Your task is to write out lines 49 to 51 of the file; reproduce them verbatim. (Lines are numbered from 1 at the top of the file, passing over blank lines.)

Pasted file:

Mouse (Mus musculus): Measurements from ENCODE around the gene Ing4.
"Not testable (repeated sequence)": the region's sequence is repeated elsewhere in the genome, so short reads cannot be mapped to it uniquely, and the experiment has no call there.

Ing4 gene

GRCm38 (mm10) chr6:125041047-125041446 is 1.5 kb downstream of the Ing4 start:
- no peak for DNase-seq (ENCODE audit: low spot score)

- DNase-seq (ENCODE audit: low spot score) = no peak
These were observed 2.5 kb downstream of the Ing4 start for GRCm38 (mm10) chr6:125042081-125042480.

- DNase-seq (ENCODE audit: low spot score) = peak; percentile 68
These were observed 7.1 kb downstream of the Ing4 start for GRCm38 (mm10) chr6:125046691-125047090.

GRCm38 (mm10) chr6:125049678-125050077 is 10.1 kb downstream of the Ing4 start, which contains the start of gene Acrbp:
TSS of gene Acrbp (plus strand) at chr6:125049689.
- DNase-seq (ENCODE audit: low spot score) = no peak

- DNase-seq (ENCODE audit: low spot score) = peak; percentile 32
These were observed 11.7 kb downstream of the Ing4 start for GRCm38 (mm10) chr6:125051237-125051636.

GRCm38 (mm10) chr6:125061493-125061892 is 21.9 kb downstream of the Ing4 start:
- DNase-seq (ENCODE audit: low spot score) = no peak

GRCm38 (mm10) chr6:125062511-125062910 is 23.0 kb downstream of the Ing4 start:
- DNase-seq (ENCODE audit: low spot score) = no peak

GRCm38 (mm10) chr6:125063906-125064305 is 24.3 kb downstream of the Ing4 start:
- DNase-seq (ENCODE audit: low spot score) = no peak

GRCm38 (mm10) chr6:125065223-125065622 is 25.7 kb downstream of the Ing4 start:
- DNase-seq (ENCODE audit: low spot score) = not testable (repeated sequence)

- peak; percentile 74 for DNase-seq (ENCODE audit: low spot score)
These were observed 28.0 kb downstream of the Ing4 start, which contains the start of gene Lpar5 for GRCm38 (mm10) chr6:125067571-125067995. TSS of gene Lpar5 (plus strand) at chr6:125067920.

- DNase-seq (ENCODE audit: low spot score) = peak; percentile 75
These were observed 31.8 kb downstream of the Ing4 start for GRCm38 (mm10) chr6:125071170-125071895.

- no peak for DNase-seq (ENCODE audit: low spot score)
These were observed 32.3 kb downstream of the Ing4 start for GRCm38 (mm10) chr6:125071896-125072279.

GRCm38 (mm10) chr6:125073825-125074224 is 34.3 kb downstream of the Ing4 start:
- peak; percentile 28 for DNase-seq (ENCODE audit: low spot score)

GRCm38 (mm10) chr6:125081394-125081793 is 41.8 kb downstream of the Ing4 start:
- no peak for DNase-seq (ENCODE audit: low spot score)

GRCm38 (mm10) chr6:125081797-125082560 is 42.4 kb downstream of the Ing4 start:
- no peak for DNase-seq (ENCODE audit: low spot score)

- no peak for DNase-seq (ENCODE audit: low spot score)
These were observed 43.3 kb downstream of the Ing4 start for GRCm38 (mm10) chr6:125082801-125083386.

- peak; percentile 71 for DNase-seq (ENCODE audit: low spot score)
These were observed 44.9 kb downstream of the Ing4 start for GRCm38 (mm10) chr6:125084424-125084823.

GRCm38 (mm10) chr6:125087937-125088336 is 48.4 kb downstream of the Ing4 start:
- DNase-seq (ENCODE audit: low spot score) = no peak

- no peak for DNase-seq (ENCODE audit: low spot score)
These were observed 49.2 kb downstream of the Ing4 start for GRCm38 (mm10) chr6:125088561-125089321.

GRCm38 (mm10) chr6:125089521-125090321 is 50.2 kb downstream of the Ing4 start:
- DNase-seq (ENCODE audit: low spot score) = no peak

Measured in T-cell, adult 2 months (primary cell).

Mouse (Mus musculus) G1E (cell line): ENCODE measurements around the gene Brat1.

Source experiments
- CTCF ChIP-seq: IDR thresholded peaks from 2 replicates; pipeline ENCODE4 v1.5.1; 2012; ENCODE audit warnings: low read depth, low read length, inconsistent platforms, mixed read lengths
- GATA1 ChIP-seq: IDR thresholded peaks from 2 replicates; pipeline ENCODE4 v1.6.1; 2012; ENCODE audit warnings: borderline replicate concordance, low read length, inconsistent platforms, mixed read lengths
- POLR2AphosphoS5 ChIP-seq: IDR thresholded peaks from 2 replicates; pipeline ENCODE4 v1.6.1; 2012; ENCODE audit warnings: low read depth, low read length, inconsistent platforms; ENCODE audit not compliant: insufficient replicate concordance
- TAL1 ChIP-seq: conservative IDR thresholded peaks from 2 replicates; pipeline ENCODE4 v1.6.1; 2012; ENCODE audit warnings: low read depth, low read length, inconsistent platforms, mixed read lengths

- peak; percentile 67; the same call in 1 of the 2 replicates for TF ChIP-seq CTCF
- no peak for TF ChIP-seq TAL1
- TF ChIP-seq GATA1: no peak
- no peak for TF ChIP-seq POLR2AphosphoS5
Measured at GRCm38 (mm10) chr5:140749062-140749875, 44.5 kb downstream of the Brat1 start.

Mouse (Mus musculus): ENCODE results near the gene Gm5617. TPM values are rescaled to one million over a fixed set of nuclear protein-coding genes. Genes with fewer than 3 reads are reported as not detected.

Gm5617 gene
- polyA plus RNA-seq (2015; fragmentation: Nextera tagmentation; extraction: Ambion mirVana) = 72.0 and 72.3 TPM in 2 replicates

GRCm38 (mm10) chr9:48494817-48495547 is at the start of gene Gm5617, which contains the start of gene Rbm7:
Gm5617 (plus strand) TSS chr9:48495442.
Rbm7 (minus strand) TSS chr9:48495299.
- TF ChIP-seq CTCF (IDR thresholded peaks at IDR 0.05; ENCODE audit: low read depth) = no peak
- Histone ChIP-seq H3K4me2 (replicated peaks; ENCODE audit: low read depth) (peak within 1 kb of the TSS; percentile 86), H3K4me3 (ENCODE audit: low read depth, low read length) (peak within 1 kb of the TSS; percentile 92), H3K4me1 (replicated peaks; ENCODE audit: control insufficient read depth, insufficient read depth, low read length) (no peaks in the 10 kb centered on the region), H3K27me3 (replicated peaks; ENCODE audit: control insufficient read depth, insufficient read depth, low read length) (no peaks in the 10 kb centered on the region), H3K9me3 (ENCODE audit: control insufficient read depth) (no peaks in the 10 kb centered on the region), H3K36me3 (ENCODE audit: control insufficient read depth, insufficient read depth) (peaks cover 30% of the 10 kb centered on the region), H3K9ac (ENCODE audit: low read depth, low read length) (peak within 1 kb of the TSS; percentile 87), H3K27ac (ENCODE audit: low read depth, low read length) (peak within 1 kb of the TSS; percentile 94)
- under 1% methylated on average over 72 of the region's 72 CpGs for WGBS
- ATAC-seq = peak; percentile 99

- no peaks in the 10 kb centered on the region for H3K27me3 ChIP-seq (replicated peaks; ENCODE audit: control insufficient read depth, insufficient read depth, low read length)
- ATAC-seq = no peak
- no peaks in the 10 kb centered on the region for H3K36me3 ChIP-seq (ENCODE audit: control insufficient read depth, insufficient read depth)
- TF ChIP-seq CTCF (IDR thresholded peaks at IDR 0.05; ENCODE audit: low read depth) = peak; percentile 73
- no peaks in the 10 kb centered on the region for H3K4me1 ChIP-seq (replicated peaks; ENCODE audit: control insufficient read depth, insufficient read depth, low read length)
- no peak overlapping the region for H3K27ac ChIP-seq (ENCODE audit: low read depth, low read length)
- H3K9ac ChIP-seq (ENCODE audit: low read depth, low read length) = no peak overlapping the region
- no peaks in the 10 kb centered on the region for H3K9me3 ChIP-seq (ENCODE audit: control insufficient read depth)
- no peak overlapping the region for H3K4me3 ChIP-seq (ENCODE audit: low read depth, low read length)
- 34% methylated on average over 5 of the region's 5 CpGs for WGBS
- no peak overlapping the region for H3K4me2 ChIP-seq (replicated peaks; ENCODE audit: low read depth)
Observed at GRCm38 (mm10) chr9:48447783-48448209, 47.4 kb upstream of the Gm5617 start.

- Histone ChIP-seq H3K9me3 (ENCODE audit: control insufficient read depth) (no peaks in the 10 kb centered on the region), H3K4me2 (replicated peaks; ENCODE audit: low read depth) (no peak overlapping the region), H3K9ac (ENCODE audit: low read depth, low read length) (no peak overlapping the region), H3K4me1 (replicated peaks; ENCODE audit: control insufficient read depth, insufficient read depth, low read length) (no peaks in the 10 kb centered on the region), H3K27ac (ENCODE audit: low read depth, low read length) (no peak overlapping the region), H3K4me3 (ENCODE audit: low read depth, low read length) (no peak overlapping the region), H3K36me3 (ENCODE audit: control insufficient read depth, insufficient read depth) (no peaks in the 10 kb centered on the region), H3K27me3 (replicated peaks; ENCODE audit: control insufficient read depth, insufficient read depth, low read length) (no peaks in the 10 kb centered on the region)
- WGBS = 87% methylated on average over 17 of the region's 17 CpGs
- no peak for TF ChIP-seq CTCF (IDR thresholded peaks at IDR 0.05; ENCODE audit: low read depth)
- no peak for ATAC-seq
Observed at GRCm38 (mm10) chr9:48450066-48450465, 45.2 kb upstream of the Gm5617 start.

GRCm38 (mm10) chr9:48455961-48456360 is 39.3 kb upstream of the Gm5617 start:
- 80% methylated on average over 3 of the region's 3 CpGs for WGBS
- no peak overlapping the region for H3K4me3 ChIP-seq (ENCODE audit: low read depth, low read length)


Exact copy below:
- GATA1 ChIP-seq: IDR thresholded peaks from 2 replicates; pipeline ENCODE4 v1.6.1; 2012; ENCODE audit warnings: borderline replicate concordance, low read length, inconsistent platforms, mixed read lengths
- POLR2AphosphoS5 ChIP-seq: IDR thresholded peaks from 2 replicates; pipeline ENCODE4 v1.6.1; 2012; ENCODE audit warnings: low read depth, low read length, inconsistent platforms; ENCODE audit not compliant: insufficient replicate concordance
- TAL1 ChIP-seq: conservative IDR thresholded peaks from 2 replicates; pipeline ENCODE4 v1.6.1; 2012; ENCODE audit warnings: low read depth, low read length, inconsistent platforms, mixed read lengths